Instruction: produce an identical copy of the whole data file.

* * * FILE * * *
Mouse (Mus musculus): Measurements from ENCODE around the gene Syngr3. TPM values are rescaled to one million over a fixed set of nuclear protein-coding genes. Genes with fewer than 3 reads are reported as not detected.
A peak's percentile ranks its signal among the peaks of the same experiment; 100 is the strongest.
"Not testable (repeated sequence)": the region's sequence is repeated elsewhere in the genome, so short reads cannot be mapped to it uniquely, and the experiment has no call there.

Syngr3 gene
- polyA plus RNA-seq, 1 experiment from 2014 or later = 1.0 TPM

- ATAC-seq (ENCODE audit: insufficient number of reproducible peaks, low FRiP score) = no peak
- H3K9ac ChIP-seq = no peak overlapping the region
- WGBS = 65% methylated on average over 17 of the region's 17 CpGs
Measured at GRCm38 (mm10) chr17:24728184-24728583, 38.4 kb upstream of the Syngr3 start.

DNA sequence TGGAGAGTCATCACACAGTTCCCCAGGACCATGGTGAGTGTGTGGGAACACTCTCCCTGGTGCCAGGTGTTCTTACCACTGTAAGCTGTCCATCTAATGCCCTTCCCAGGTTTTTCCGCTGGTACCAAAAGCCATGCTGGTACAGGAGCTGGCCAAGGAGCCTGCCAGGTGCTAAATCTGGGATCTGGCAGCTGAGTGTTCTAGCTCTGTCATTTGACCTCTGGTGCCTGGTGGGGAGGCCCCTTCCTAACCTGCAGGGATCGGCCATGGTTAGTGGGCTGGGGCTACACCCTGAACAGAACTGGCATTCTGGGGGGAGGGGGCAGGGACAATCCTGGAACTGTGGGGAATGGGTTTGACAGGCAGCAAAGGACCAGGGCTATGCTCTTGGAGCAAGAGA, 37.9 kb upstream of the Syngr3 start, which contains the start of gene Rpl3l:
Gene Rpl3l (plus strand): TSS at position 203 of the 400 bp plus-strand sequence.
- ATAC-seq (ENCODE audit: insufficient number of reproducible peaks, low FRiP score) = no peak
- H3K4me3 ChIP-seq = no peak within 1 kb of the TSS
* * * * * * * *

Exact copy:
Mouse (Mus musculus): Measurements from ENCODE around the gene Syngr3. TPM values are rescaled to one million over a fixed set of nuclear protein-coding genes. Genes with fewer than 3 reads are reported as not detected.
A peak's percentile ranks its signal among the peaks of the same experiment; 100 is the strongest.
"Not testable (repeated sequence)": the region's sequence is repeated elsewhere in the genome, so short reads cannot be mapped to it uniquely, and the experiment has no call there.

Syngr3 gene
- polyA plus RNA-seq, 1 experiment from 2014 or later = 1.0 TPM

- ATAC-seq (ENCODE audit: insufficient number of reproducible peaks, low FRiP score) = no peak
- H3K9ac ChIP-seq = no peak overlapping the region
- WGBS = 65% methylated on average over 17 of the region's 17 CpGs
Measured at GRCm38 (mm10) chr17:24728184-24728583, 38.4 kb upstream of the Syngr3 start.

DNA sequence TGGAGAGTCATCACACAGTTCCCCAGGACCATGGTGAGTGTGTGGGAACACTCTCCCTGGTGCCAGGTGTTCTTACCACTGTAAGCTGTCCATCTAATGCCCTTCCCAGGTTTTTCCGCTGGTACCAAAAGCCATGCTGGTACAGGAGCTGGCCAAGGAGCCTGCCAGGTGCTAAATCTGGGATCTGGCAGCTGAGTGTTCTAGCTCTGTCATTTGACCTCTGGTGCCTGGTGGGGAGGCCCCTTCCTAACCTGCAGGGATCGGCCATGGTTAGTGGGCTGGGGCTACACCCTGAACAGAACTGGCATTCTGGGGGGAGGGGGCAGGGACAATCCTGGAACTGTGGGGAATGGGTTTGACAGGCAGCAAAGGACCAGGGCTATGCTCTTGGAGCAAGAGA, 37.9 kb upstream of the Syngr3 start, which contains the start of gene Rpl3l:
Gene Rpl3l (plus strand): TSS at position 203 of the 400 bp plus-strand sequence.
- ATAC-seq (ENCODE audit: insufficient number of reproducible peaks, low FRiP score) = no peak
- H3K4me3 ChIP-seq = no peak within 1 kb of the TSS